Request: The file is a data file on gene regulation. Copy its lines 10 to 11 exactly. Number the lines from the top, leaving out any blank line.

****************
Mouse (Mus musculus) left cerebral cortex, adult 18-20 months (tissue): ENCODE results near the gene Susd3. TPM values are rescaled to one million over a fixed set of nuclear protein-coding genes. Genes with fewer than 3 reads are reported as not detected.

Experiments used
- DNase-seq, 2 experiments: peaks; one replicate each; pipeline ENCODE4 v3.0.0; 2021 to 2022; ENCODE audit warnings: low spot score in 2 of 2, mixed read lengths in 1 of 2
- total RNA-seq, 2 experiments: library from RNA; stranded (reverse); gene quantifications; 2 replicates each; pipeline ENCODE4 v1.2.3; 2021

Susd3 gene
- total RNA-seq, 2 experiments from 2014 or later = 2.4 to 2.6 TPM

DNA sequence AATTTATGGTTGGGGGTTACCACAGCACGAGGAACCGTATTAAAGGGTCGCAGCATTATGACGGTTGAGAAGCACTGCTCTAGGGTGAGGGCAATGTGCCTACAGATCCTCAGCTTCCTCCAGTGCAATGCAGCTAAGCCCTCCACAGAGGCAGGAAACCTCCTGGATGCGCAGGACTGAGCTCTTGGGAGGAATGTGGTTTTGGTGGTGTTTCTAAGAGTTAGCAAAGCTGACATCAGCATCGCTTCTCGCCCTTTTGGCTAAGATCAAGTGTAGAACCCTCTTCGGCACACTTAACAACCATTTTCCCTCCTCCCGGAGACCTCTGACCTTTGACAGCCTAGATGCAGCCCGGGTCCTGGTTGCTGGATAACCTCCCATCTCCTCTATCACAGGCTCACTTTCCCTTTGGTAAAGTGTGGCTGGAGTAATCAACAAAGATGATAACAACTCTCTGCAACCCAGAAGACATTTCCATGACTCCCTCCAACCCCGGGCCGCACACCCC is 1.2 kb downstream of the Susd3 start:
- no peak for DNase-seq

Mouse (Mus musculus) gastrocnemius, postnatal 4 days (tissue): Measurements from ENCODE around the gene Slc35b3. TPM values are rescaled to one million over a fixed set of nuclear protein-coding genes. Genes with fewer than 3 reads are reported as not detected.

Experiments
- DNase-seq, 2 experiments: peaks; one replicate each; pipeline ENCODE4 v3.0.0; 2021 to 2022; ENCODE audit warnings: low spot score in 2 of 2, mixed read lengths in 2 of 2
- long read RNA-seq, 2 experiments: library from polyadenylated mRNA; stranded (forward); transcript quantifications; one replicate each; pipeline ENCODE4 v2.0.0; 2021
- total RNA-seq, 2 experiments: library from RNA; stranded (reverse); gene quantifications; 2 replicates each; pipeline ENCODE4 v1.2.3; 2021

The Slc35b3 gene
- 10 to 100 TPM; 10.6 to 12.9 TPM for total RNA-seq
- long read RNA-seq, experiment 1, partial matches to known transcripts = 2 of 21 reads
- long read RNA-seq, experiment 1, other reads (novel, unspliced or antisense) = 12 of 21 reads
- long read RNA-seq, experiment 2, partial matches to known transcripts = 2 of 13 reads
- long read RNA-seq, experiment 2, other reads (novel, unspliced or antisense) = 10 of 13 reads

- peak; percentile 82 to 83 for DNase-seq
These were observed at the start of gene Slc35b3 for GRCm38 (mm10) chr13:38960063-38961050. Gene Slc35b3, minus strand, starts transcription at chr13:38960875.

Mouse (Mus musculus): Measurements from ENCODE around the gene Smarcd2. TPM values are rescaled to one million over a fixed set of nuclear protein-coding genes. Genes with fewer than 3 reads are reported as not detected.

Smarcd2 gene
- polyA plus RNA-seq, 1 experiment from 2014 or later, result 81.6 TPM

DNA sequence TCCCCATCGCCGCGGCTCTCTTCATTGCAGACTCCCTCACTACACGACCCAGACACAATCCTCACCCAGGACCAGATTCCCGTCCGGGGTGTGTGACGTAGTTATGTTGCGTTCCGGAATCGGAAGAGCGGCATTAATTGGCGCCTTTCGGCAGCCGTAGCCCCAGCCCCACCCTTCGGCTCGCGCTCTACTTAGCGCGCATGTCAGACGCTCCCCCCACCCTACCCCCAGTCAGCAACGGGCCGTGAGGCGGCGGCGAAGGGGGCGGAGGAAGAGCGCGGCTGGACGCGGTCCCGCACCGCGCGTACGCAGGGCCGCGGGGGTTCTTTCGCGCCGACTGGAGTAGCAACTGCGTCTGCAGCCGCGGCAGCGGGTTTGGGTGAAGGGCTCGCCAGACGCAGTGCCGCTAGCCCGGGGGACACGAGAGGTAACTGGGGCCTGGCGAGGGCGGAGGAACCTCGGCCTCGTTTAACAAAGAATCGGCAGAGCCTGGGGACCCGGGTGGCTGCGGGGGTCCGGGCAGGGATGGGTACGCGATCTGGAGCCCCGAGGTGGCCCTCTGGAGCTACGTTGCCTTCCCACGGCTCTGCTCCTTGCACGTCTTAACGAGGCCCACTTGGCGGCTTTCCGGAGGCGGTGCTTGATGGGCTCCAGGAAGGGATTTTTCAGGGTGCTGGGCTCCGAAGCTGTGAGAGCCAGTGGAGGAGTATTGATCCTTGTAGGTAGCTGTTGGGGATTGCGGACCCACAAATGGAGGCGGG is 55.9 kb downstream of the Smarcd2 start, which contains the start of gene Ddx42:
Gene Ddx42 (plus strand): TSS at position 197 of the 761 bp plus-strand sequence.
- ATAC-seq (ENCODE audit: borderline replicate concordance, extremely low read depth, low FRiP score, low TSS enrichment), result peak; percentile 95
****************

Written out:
Experiments
- DNase-seq, 2 experiments: peaks; one replicate each; pipeline ENCODE4 v3.0.0; 2021 to 2022; ENCODE audit warnings: low spot score in 2 of 2, mixed read lengths in 2 of 2